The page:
Ideally, a movie title should tell you something important about its theme and plot. Well, “Beaches,” which came out in 1988, is the place where the two lead characters (Bette Midler and Barbara Hershey meet and form a lifelong friendship, but if you’re hoping for a lot of time in the sand and sun, you’ll be disappointed. Only a minority of the overall scenes are shot on a beach; the rest take place in less fun places like apartments, shopping malls, recording studios and hospitals. The last is because (spoiler alert) one of the characters (Barbara) develops a terminal illness which, even though she is beautifully choreographed during her chemotherapy treatment, and Bette sings an inspiring song about their friendship, she winds up dead. This is not so much a five-star movie as a five-Kleenex box movie, which makes it an ideal “chick flick.” Directed by the late Garry Marshall, it is also the only chick flick to boast a musical about the origin of the brassiere (more on that later).
“Beaches” begins with what I’ve always considered an Oscar-caliber performance by Mayim “Blossom” Bialik as Young Bette as she meets Young Barbara (Marcie Leeds) for the first time at the Jersey Shore and auditions for a children’s talent show. The two wind up having to part rather suddenly when Marcie’s aunt notices that she’s gone missing and tracks her down, but they promise to be pen pals when their vacation is over. Rather quickly, Mayim grows up to be Bette, the “brassy” one and an aspiring torch singer, while Marcie turns into Barbara, the “classy” one who wants to be a lawyer but instead winds up in a traditional marriage. The two reunite as adults, and are thrilled to see each other, but also turn out to have jealousy and insecurity based on the fact that the other friend seems to be having the more enviable life.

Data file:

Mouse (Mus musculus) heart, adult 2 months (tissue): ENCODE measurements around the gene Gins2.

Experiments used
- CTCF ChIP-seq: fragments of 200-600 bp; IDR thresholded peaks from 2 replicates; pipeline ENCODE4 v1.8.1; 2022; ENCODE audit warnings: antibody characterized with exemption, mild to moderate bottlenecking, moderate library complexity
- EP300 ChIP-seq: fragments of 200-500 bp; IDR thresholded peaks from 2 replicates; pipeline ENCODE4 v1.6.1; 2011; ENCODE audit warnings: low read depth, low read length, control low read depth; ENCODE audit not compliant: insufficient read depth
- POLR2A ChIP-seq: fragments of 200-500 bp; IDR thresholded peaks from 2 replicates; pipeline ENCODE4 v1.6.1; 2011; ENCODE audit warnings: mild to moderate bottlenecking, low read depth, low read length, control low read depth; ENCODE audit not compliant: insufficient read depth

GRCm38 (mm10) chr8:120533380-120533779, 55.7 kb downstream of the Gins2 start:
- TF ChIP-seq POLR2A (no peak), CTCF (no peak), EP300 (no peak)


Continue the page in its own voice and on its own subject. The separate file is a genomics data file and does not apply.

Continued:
Barbara’s main drama (before she gets sick) is that she discovers her husband is having an affair while she is pregnant, and she no longer wants to raise her would-be daughter (Grace Johnston) with him, but Bette steps in to support her decision to be a single mom. When Barbara does travel to New York to meet her adult friend for the first time, she winds up attending a musical in which Bette performs a bawdy song about the invention of the bra. This is the part in the movie I always imagine, was put in to entertain all the audience members who nobly agreed to sit through it, despite private qualms. After the musical, Bette and Barbara wind up going shopping, where they have a huge public fight – but luckily, Barbara soon gets the major bad news, so they make up, and take Grace on vacation to the Jersey Shore for lots of bonding opportunities.
The end is, of course, heartbreaking, especially the part where Bette asks Grace if she’d like to live with her, and Grace asks if it’s okay if she brings her cat – if you’re into the movie and not just patiently enduring it, that’s probably the scene that will turn the waterworks from mere tears to gushing rivers that completely obliterate your makeup. But you can’t have friendship without pain and loss, and as the soundtrack puts it more than once, “That’s the story of/ That’s the glory/ Of love.”